“The ‘repentance letter’ which Patriarch Tikhon was forced to sign and which was published by Soviet newspapers didn’t impress the faithful at all. Without any propaganda, by miracle of God all the faithful expressed their attitude towards the ‘repentance letter’ unanimously in the following way: ‘The Patriarch has written this for the Bolsheviks and not for us.’ The pseudo-council of 1923 had absolutely no authority with the faithful people. Everybody clearly understood that the meeting of that pseudo-council was a mere trick of the Soviet Government and of no account for the Church. As a result of its error the Soviet Government were faced with an unexpected fact: The overwhelming majority of the faithful openly recognized the released primate as their only legitimate head and leader, and the Patriarch emerged in the eyes of the authorities not as the leader of an insignificant group of believers but in his full glory as the real spiritual leader of the faithful masses.”
Archpriest Valentin Sventsitsky recalled:
“The door opened and I entered the reception room. What I saw there inspired awe in me. I saw an icon in front of me—a living saint of God who was like any saints depicted by the Church on icons. It was an image of word, life, love, spirit, faith, and purity. No libel, no lie, no spite could ever deprive the faithful of this conviction of the spiritual glory of the Patriarch.”
This is what Archpriest Sergei Bulgakov said about Patriarch Tikhon:
“The captive Patriarch of All Russia became as a captive the light of the world. Since the beginning of its history the Russian Church had never risen so high through its head than it did in those days of great sorrow and tribulation; and there is no other name in Christendom that is repeated with such great respect as the name of the primate of the Russian Church.”
Protopresbyter Michael Polsky witnessed:
“He, Patriarch Tikhon, exhausted every possible method of reconciliation with the government, everything possible for the Church and for a churchman, and became a victim in the innermost, broadest and deepest sense of this word. Sacrificing himself, his own name, his glory as the confessor and denouncer of falsehood, he humbled himself when he changed his tone with the government, but never fell. He humiliated himself, but never anybody else, and didn’t exalt himself by humiliating others. He didn’t spare himself in order to beg for mercy for his pastors, his people, and the Church heritage… And the people understood this and felt deep pity for him wholeheartedly, having been fully convinced of his sainthood. He was a courageous and very meek creature, an exclusively flawless, holy personality.”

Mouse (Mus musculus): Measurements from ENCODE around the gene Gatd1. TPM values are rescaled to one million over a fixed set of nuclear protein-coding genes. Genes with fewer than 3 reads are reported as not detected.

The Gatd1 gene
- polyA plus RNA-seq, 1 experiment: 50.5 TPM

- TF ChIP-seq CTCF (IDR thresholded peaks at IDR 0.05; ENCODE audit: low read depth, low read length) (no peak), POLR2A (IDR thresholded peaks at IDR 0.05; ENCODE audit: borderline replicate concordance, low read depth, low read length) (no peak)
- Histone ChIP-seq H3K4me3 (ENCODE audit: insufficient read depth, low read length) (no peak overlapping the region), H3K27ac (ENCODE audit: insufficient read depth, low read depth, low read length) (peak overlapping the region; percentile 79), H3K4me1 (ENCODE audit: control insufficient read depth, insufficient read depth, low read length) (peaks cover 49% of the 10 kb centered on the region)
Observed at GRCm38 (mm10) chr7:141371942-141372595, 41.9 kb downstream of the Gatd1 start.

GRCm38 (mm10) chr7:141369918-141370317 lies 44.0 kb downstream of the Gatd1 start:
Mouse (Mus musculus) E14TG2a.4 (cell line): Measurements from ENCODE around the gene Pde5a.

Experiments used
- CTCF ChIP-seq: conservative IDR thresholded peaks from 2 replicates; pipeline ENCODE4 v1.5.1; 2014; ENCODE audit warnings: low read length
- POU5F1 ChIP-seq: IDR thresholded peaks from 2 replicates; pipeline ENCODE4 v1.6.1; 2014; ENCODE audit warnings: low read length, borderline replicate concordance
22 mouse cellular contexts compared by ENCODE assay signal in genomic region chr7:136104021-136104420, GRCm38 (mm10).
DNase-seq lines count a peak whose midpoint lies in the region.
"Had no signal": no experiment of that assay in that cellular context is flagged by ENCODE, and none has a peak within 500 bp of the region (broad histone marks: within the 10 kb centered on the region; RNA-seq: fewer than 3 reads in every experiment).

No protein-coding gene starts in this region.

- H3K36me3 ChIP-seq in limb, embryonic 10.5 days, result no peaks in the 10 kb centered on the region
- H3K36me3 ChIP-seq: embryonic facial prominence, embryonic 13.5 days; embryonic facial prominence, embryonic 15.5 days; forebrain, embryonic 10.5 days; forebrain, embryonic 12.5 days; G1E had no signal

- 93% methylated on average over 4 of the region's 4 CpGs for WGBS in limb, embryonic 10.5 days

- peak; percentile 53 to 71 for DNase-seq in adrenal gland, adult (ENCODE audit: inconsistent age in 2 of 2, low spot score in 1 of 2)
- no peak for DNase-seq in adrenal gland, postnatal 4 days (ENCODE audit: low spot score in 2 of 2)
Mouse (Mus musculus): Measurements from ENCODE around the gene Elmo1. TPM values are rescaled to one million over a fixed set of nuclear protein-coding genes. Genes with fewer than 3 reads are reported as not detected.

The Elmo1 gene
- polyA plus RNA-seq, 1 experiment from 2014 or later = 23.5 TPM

A Russian correspondent of the Paris-based Informations newspaper informed his readers:
“Calm, intelligent, affectionate, very compassionate, and dressed so simply with no hint of luxury, receiving all visitors without distinction, Patriarch Tikhon may be devoid of all pomposity, but is indeed very dear to thousands of the little people, workers and peasants, who come to see him. Although seemingly weak, a strong will, the energy to endure all trials, and steadfast faith are discernible in him… The constant expressions of sympathy and loyalty that he receives from every corner of Russia make him strong and patient…
“A dense, silent crowd waited for the reception hours. Pilgrims who could be made out by their suntanned faces, large shoes and pious look, waited and sat in the shade of the tower battlements. They had covered several versts2 on foot to receive the Patriarch’s blessing. A rural priest, nervous and timid, walked up and down… A woman pressed herself to a bench and covered her face with her hands. Her intense sobbing made her shoulders jerk up convulsively. There is no doubt she had come here to seek relief from some great misery, and I couldn’t help but remember the thousands and thousands of those who had been executed by firing squad… Townspeople and peasants, mostly those of common origin, had waited for long hours or even days for the little door to open and a choirboy to lead them into Patriarch Tikhon’s reception-room.”
The canonization of the Holy Hierarch Tikhon, Patriarch of Moscow and All Russia, took place at the Council of Bishops of the Russian Orthodox Church, held on October 9, 1989. It coincided with the feast-day of the Holy Apostle John the Theologian, and many see Divine providence in this. The canonization of His Holiness Patriarch Tikhon was the first step towards the canonization of the New Martyrs and Confessors of Russia who suffered in the period of the violent Revolution and Bolshevik terror.